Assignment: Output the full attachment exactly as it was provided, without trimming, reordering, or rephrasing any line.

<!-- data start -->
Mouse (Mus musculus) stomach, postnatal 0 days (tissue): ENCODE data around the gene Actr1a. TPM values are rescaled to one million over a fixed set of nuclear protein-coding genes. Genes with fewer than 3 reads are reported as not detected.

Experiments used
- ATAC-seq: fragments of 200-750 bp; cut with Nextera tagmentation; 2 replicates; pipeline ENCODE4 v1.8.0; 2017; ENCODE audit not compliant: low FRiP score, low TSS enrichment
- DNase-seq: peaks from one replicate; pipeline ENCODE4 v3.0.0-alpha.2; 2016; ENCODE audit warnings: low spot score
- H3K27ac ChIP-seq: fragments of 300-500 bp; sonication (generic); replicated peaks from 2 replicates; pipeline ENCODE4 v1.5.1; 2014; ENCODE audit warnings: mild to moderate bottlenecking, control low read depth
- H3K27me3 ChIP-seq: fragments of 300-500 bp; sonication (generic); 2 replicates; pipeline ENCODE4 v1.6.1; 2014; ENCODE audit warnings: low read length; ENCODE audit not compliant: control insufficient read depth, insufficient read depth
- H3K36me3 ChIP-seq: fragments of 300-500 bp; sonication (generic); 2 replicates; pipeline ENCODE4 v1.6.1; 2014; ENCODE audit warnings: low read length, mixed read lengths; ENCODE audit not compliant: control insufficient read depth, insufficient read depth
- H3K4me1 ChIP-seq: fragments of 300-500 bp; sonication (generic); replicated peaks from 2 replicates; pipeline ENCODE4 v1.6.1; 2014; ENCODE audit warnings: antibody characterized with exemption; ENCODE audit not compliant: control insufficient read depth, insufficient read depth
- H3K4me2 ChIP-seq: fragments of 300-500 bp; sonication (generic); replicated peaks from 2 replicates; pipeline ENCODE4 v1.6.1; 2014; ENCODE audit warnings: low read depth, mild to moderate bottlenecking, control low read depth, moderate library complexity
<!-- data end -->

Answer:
Mouse (Mus musculus) stomach, postnatal 0 days (tissue): ENCODE data around the gene Actr1a. TPM values are rescaled to one million over a fixed set of nuclear protein-coding genes. Genes with fewer than 3 reads are reported as not detected.

Experiments used
- ATAC-seq: fragments of 200-750 bp; cut with Nextera tagmentation; 2 replicates; pipeline ENCODE4 v1.8.0; 2017; ENCODE audit not compliant: low FRiP score, low TSS enrichment
- DNase-seq: peaks from one replicate; pipeline ENCODE4 v3.0.0-alpha.2; 2016; ENCODE audit warnings: low spot score
- H3K27ac ChIP-seq: fragments of 300-500 bp; sonication (generic); replicated peaks from 2 replicates; pipeline ENCODE4 v1.5.1; 2014; ENCODE audit warnings: mild to moderate bottlenecking, control low read depth
- H3K27me3 ChIP-seq: fragments of 300-500 bp; sonication (generic); 2 replicates; pipeline ENCODE4 v1.6.1; 2014; ENCODE audit warnings: low read length; ENCODE audit not compliant: control insufficient read depth, insufficient read depth
- H3K36me3 ChIP-seq: fragments of 300-500 bp; sonication (generic); 2 replicates; pipeline ENCODE4 v1.6.1; 2014; ENCODE audit warnings: low read length, mixed read lengths; ENCODE audit not compliant: control insufficient read depth, insufficient read depth
- H3K4me1 ChIP-seq: fragments of 300-500 bp; sonication (generic); replicated peaks from 2 replicates; pipeline ENCODE4 v1.6.1; 2014; ENCODE audit warnings: antibody characterized with exemption; ENCODE audit not compliant: control insufficient read depth, insufficient read depth
- H3K4me2 ChIP-seq: fragments of 300-500 bp; sonication (generic); replicated peaks from 2 replicates; pipeline ENCODE4 v1.6.1; 2014; ENCODE audit warnings: low read depth, mild to moderate bottlenecking, control low read depth, moderate library complexity